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    Are we being trolled?

    Security is war. The major powers and a few belligerent other state actors have been engaged in an undeclared world “cyber” war for about 25 years now, and it shows no signs of going away.

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      I have had similar thoughts to the author. It actually really bothers me how much military language there is in Cyber. Derek running Splunk queries for a small insurance company is not a cyber warrior who has been fighting a proxy war with China for 15 years. I feel that the military language needs to be left to the actual military and intelligence community. To me it feels like a bunch of nerds wanting to play soldier otherwise.

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        I think the author might be holding out bait to entice the enemy, so to speak.

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        I’m having a hard time sympathizing with this one.

        There have been periods of time where states weren’t very good at or interested in defending their citizens from violence. During these periods of time those citizens have needed to take matters of defense into their own hands. The occasional citizen decides to take advantage of the situation and go on the offense, typically for nefarious ends.

        This describes the wild west, fudal japan, the roman empire (kind of). It also describes the current state of computer security. The modern internet is a sprawling metropolis where leaving your door unlocked will lead to a break-in. It is a violent society, and metaphors to other forms of violence seem completely appropriate.

        The author objects to the term “military-grade encryption”, among many others. Let’s ignore the validity of claims of “military-grade encryption” and focus on the term itself. If you lived in a city where people openly carried battering rams you very well might appreciate a “military-grade front door”. The military must deal with threats much stronger and violent than you or I are likely to encounter, and they deal with those threats on the very same internet that you and I use. It seems prudent to defend yourself with some of the same tools they use.

        Confusingly, the author also objects to terms which are primarily used by the actual military.

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          I sympathize with being bored of overly bellicose language from the security folks, but I think it’s important to point out a few things:

          The worse outcome of computer-related drama/problems probably doesn’t imply entire populations dying, being tortured, millions of refugees, camps, … Odds are that you won’t save actual lives by deploying a firewall:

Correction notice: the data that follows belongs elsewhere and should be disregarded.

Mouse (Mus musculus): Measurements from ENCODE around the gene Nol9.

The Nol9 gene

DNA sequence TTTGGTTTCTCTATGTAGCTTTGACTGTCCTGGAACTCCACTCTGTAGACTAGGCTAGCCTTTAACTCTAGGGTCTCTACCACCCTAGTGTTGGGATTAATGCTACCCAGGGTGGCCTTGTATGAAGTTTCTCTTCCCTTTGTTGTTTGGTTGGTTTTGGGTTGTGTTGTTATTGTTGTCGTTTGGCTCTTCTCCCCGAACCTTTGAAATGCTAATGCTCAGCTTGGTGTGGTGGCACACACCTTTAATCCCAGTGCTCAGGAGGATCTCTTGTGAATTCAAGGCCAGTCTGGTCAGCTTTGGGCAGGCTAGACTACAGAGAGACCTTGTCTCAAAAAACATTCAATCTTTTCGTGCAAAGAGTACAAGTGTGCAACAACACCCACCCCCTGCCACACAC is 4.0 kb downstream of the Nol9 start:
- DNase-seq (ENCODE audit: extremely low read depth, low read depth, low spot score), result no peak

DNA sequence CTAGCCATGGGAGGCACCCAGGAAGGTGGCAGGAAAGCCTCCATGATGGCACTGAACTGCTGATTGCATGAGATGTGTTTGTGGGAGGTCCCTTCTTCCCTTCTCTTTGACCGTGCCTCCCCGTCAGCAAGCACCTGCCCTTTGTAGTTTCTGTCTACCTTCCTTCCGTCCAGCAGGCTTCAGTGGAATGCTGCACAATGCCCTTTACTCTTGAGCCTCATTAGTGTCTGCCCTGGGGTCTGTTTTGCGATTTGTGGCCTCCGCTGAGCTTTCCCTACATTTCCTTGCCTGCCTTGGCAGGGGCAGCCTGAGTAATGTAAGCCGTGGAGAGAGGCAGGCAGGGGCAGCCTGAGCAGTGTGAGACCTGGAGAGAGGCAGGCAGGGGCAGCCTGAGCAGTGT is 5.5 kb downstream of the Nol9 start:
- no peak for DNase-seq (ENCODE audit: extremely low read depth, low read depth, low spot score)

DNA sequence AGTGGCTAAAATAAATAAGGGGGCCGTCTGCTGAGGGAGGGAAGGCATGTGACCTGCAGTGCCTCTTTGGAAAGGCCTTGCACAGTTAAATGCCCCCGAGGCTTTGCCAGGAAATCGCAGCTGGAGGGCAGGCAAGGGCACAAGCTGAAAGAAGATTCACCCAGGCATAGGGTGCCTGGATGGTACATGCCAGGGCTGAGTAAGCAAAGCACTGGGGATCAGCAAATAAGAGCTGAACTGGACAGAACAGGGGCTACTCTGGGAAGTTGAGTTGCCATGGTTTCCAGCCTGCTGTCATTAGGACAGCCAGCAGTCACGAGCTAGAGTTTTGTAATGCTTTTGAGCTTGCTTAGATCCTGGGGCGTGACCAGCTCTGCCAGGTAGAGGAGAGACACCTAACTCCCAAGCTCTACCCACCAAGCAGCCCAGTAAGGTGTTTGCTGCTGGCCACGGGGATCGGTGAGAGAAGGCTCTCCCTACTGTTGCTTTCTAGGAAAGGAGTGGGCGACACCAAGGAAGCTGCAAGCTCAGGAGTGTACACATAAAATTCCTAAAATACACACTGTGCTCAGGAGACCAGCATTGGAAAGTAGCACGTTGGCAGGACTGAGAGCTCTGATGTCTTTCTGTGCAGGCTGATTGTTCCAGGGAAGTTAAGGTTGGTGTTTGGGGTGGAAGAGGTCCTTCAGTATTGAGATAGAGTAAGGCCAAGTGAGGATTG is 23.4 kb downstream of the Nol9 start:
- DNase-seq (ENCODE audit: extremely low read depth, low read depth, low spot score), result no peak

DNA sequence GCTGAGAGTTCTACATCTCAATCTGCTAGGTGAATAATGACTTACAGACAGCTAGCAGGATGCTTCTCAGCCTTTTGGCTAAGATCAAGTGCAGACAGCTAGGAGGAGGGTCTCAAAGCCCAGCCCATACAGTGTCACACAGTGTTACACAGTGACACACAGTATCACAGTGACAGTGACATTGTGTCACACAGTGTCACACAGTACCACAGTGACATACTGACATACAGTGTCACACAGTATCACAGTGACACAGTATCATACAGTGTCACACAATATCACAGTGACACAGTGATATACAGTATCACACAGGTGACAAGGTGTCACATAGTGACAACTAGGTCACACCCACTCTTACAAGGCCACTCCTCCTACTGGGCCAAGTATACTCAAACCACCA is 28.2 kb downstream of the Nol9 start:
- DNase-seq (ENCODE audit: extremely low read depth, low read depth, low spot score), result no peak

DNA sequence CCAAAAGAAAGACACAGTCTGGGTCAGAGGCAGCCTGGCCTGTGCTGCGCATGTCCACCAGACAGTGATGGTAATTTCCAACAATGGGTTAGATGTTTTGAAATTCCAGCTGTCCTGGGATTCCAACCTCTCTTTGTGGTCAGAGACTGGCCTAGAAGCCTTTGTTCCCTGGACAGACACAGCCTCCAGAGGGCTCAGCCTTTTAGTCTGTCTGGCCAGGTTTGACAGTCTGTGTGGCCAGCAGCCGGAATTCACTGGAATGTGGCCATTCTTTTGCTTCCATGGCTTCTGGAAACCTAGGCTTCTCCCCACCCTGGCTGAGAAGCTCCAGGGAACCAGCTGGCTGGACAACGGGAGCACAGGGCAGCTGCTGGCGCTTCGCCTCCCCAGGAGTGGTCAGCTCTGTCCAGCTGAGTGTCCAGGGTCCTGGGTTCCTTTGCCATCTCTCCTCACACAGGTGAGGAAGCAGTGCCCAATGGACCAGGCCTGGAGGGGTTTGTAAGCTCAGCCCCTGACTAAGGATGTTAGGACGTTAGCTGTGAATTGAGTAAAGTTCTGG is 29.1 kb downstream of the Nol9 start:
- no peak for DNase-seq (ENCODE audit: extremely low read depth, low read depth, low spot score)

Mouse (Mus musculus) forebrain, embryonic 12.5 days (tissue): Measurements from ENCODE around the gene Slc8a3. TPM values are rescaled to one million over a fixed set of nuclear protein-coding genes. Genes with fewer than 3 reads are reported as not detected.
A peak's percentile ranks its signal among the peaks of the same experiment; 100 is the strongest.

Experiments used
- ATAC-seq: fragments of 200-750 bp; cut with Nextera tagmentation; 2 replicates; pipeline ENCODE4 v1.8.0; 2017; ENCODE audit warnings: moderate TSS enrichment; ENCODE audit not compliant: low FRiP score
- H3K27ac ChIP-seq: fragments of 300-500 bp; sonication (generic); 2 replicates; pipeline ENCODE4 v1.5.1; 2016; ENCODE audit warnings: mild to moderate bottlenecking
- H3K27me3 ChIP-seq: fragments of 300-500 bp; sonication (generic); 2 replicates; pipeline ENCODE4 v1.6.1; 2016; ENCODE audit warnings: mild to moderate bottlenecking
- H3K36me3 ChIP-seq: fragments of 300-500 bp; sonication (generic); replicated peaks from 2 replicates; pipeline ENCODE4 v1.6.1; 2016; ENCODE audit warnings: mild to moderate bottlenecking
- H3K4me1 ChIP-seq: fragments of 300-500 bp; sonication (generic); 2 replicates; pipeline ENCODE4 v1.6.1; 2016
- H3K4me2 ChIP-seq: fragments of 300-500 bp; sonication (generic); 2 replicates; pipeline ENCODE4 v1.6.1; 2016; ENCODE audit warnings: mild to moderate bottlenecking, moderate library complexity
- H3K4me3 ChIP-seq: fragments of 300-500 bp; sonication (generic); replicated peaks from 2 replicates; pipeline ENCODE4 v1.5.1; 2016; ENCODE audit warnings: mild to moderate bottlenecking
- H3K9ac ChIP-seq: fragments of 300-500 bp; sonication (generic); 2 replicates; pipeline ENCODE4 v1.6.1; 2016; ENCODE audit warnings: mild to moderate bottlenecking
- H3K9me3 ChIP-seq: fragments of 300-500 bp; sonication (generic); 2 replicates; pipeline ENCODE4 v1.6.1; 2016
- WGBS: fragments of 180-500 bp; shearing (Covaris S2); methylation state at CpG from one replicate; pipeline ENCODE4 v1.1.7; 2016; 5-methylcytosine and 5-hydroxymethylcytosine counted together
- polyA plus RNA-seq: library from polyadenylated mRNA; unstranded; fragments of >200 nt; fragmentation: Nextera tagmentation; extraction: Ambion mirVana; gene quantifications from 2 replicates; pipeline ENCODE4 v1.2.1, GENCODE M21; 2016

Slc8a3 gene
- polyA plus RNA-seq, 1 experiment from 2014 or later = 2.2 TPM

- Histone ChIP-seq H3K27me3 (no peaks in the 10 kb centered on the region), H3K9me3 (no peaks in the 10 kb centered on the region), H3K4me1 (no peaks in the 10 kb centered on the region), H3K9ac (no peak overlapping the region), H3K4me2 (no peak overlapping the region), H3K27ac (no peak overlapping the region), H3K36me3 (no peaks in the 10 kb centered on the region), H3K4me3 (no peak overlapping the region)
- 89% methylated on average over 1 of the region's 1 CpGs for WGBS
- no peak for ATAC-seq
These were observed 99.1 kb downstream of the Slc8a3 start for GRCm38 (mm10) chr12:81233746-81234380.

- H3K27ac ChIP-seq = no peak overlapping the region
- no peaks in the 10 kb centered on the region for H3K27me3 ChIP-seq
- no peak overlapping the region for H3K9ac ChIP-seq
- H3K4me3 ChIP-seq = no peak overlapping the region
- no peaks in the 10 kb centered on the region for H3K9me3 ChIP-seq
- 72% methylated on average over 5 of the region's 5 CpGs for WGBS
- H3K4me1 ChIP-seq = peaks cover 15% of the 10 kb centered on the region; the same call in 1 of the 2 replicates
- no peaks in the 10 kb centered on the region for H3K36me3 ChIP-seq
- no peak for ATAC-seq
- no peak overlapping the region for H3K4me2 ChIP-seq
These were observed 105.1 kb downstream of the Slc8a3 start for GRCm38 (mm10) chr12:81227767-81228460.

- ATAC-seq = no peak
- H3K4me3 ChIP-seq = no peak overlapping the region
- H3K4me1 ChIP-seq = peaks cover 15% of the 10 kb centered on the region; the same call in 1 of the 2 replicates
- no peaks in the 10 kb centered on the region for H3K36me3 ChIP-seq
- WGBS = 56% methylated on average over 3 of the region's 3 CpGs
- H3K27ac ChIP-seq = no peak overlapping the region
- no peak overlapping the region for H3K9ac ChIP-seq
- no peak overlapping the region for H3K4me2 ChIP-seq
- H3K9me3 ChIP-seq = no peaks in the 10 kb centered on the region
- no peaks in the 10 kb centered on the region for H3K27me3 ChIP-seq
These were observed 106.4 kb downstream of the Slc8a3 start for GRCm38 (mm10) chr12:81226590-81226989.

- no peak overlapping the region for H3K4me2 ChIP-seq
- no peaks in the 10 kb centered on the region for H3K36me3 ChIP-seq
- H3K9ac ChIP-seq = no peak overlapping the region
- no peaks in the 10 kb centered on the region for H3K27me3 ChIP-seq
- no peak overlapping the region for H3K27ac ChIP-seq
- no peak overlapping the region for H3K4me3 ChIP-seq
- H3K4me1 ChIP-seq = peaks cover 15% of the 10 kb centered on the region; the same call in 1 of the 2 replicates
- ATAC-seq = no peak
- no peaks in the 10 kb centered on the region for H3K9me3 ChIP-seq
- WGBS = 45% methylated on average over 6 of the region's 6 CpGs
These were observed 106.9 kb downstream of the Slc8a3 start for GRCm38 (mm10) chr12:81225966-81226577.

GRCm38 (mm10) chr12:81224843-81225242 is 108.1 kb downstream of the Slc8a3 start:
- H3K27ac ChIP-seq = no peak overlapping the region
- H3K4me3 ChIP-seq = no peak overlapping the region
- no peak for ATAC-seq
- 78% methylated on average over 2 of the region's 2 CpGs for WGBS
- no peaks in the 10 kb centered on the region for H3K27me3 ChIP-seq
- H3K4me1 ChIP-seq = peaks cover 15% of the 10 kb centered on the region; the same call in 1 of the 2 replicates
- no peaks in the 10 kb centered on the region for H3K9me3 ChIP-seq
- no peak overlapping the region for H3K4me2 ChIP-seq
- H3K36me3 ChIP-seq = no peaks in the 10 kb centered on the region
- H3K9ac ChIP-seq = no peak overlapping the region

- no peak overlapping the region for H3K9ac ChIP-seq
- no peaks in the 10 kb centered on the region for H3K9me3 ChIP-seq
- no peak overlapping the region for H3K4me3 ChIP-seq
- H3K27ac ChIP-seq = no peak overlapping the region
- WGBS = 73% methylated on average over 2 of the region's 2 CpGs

Unprotected SCADA systems at a water treatment plant or switching substation could indeed result in something very much like this happening. It would in fact be a cyber attack.

          a metric fuckton of assorted military-inspired bullshit terms

          A lot of these terms, frankly, make perfect sense. I understand that cyber-kill-chain as a term comes from a methodology that Lockheed Martin peddles, which given their status as a major defense contractor kinda makes sense.

          The complaint about cyber dirty bombs (which initially caused my eyes to roll) links to an article about Stuxnet, a very real precision malware attack which the authors there point out will likely have descendants far more indiscriminate–much as you’d see were somebody to repurpose fissile material from a proper strategic weapon and instead turn it fallout-optimized dirty bombs.

          “Military-grade encryption” seems silly too, unless you know about like ITAR and the US export regulations that Zimmerman ran afoul of with PGP.

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            Can’t say that I’ve seen anything like this in my own languages. Is it a regional thing?

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              Maybe we hobby computer security people (i.e. no official position, just people who pay attention that stuff is patched and that attackers don’t have easy targets) are completely out of the loop here. Because 10-20 years ago that’s what “computer security” meant.

              As in, I’m not working in the - current - “field of computer security”, I’m just a guy who reads CVEs, patches servers, and tries to avoid putting security holes in software.

              nmap is not a cyber weapon, it’s a network diagnosing tool. There’s no cyber war, there are rare script kiddie attacks.